Drysdale Takes Over Top Spot in Italy

By Sports NetworkMay 5, 2006, 4:00 pm
MILAN, Italy -- David Drysdale matched his career-low round with an 8-under 64 on Friday to take the lead midway through the Italian Open.
 
Drysdale also nearly equaled Padraig Harrington's record for low-putting round since the European Tour began keeping statistics in 1995, needing just 20 on Friday to fall one short of Harrington's mark of 19 set at the 1997 Heineken Classic.
 
'It's just such a strange feeling when you are on the green and you just know that they are going to go in,' said Drysdale, who stands at 13-under-par 131 to lead a group of four players by two shots.
 
Drysdale breezed through his round at Tolcinasco Golf and Country Club, cing nine birdies with just one dropped shot to match the personal best score he established during the second round of the French Open in 2002.
 
'It feels weird,' Drysdale said. 'I haven't struck the ball particularly well today, but every time I got within 15 feet it seemed to go in.'
 
Francesco Molinari is the top Italian through two rounds after his 7-under 65 put him at 11-under-par 133. He is tied for second place with Philip Archer (67), Benn Barham (68) and first-round leader Soren Kjeldsen (70).
 
Leif Westerberg also shot a 65 and is tied for sixth place with Andrew Butterfield (68), Gregory Havret (68) and Alexandre Rocha (66) at 10 under. That group leads seven others knotted one stroke further back in 10th place.
 
Drysdale was tied for 10th place overt, but began making strides after teeing off on the back nine. He missed an 8-foot birdie putt on his first hole, the par-4 10th, before collecting five birdies over the next seven holes on putts ranging from two feet to 20 feet.
 
At the par-4 18th, Drysdale pitched in for par to remain at minus-10 around the turn. He then tapped in for birdie at the first, rolled in a 25-foot putt for par at the third, and made 15-footers for birdie at the fourth and sixth holes to get as low as 14 under.
 
Drysdale stumbled to his only bogey at the par-3 eighth, but it could have been worse. He knocked his tee shot at the 224-yard hole into the water, pitched within 25 feet and made the long putt for his four before finishing off his round with a birdie at the ninth.y putting is usually just so hot an second-round lead for only the second time on the European Tour. 'I three-putted from 12 feet on the 18th last weekend to miss the cut by a stroke and if that had been this week it would have gone in.'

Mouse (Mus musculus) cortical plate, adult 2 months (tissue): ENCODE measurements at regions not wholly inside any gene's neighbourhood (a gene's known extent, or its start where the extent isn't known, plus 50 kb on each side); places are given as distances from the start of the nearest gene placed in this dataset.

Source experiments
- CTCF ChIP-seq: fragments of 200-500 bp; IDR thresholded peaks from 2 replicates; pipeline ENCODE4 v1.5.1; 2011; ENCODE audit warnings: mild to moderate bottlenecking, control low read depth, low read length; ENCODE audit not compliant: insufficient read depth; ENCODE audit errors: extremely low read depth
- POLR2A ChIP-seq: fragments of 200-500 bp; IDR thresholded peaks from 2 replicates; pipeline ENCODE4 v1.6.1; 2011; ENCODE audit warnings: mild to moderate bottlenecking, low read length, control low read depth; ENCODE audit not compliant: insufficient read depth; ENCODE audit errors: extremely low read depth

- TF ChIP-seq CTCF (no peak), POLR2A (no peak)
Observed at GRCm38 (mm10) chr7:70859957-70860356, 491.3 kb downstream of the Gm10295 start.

Anthony Wall and Sven Struver fired matching 7-under 65s to reach 9-under-par 135. They are tied for 10th place with Sebastien Fernandez (67), Peter Fowler (67), Jonathan Lomas (68), Louis Oosthuizen (68) and Mark Roe (66).
 
The cut line fell at 4-under-par 140, with 66 players moving on to the weekend. Among those who failed to make the cut were Angel Cabrera (1-over) and defending champion Steve Webster, who stumbled to a 3-over 75 to end at plus-2.
 
Related Links:
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    Spieth, McIlroy to support Major Champions Invitational

    By Golf Channel DigitalJanuary 16, 2018, 2:25 pm

    Nick Faldo announced Tuesday the creation of the Major Champions Invitational.

    The event, scheduled for March 12-14, is an extension of the Faldo Series and will feature both male and female junior players at Bella Collina in Montverde, Fla.

    Jordan Spieth, Rory Mcllroy, Annika Sorenstam, Adam Scott, Henrik Stenson, Jerry Pate and John Daly have already committed to supporting the event, which is aimed at mentoring and inspiring the next generation of players.  

    “I’m incredibly excited about hosting the Major Champions Invitational, and about the players who have committed to support the event,” Faldo said. “This event will allow major champions to give something back to the game that has given them so much, and hopefully, in time, it will become one of the most elite junior golf events in the world.”

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    Rosaforte: Woods plays with Obama, gets rave reviews

    By Golf Channel DigitalJanuary 16, 2018, 2:15 pm

    Golf Channel insider Tim Rosaforte reports on Tiger Woods’ recent round at The Floridian in Palm City, Fla., alongside President Barack Obama.

    Check out the video, as Rosaforte says Woods received rave reviews from instructor Claude Harmon. 

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    Stock Watch: Spieth searching for putting form

    By Ryan LavnerJanuary 16, 2018, 1:50 pm

    Each week on GolfChannel.com, we’ll examine which players’ stocks and trends are rising and falling in the world of golf.

    RISING

    Patton Kizzire (+8%): By today’s accelerated standards, he’s a late bloomer, having reached the Tour at age 29. Well, he seems right at home now, with two wins in his last four starts.

    Rory (+7%): Coming off the longest break of his career, McIlroy should have no excuses this year. He’s healthy. Focused. Motivated. It’s go time.